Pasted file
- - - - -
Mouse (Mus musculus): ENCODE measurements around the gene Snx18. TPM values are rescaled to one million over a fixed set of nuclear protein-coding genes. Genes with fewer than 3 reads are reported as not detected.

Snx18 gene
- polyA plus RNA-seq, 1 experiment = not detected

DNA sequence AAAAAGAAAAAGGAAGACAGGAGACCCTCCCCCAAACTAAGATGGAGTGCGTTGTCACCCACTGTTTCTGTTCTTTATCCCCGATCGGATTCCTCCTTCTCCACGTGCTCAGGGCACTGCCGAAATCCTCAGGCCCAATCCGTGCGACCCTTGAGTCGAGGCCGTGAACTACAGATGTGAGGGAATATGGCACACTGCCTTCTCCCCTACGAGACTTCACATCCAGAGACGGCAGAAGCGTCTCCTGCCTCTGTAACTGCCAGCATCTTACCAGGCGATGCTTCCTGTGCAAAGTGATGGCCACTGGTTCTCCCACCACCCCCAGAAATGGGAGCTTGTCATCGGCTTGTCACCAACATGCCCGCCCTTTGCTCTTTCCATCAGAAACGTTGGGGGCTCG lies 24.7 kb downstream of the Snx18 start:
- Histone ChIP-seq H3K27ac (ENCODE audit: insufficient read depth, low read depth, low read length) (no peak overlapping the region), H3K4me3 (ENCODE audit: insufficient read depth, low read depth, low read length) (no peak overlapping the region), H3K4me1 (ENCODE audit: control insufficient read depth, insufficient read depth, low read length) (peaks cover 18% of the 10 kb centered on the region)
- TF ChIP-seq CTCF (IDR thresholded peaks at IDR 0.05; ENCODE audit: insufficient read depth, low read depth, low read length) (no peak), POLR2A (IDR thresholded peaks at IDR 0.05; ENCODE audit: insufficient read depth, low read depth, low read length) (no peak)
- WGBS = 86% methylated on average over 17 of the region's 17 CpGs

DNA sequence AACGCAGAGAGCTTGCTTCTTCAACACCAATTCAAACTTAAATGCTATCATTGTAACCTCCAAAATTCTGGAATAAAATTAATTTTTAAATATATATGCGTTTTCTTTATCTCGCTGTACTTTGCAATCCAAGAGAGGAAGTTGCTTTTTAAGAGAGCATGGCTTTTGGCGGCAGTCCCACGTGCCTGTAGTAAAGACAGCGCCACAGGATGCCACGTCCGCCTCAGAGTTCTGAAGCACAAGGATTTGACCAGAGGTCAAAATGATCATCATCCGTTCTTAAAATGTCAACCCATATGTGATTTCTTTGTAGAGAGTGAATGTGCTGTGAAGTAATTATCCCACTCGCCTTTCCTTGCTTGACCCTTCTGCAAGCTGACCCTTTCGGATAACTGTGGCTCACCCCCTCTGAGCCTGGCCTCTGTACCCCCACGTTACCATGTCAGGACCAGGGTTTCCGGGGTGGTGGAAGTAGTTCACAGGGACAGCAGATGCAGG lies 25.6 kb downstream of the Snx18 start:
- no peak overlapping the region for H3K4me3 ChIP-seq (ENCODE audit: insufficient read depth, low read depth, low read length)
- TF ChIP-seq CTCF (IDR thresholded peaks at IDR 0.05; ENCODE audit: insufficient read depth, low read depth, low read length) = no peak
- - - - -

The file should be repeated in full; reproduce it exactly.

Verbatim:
Mouse (Mus musculus): ENCODE measurements around the gene Snx18. TPM values are rescaled to one million over a fixed set of nuclear protein-coding genes. Genes with fewer than 3 reads are reported as not detected.

Snx18 gene
- polyA plus RNA-seq, 1 experiment = not detected

DNA sequence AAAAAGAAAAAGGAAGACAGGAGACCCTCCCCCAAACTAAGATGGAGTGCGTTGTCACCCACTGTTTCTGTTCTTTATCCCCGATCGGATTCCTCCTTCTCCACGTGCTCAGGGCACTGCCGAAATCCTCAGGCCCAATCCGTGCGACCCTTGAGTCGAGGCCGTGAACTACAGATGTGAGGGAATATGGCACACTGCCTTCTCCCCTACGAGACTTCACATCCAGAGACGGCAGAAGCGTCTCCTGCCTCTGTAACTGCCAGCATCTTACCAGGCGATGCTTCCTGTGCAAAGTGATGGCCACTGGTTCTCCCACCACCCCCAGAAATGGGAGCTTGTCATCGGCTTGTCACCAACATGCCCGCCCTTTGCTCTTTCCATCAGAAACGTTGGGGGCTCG lies 24.7 kb downstream of the Snx18 start:
- Histone ChIP-seq H3K27ac (ENCODE audit: insufficient read depth, low read depth, low read length) (no peak overlapping the region), H3K4me3 (ENCODE audit: insufficient read depth, low read depth, low read length) (no peak overlapping the region), H3K4me1 (ENCODE audit: control insufficient read depth, insufficient read depth, low read length) (peaks cover 18% of the 10 kb centered on the region)
- TF ChIP-seq CTCF (IDR thresholded peaks at IDR 0.05; ENCODE audit: insufficient read depth, low read depth, low read length) (no peak), POLR2A (IDR thresholded peaks at IDR 0.05; ENCODE audit: insufficient read depth, low read depth, low read length) (no peak)
- WGBS = 86% methylated on average over 17 of the region's 17 CpGs

DNA sequence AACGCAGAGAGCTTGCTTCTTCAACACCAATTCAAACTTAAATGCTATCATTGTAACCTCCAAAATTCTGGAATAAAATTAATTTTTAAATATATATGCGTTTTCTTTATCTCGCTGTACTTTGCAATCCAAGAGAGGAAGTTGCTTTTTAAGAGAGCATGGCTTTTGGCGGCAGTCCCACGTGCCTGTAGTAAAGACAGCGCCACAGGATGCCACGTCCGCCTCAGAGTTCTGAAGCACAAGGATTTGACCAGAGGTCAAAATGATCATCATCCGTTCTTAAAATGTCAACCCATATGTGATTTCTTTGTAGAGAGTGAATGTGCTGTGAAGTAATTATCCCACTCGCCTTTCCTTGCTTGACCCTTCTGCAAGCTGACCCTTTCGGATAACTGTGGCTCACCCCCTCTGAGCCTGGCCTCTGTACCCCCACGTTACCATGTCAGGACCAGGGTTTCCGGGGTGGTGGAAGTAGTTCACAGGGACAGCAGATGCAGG lies 25.6 kb downstream of the Snx18 start:
- no peak overlapping the region for H3K4me3 ChIP-seq (ENCODE audit: insufficient read depth, low read depth, low read length)
- TF ChIP-seq CTCF (IDR thresholded peaks at IDR 0.05; ENCODE audit: insufficient read depth, low read depth, low read length) = no peak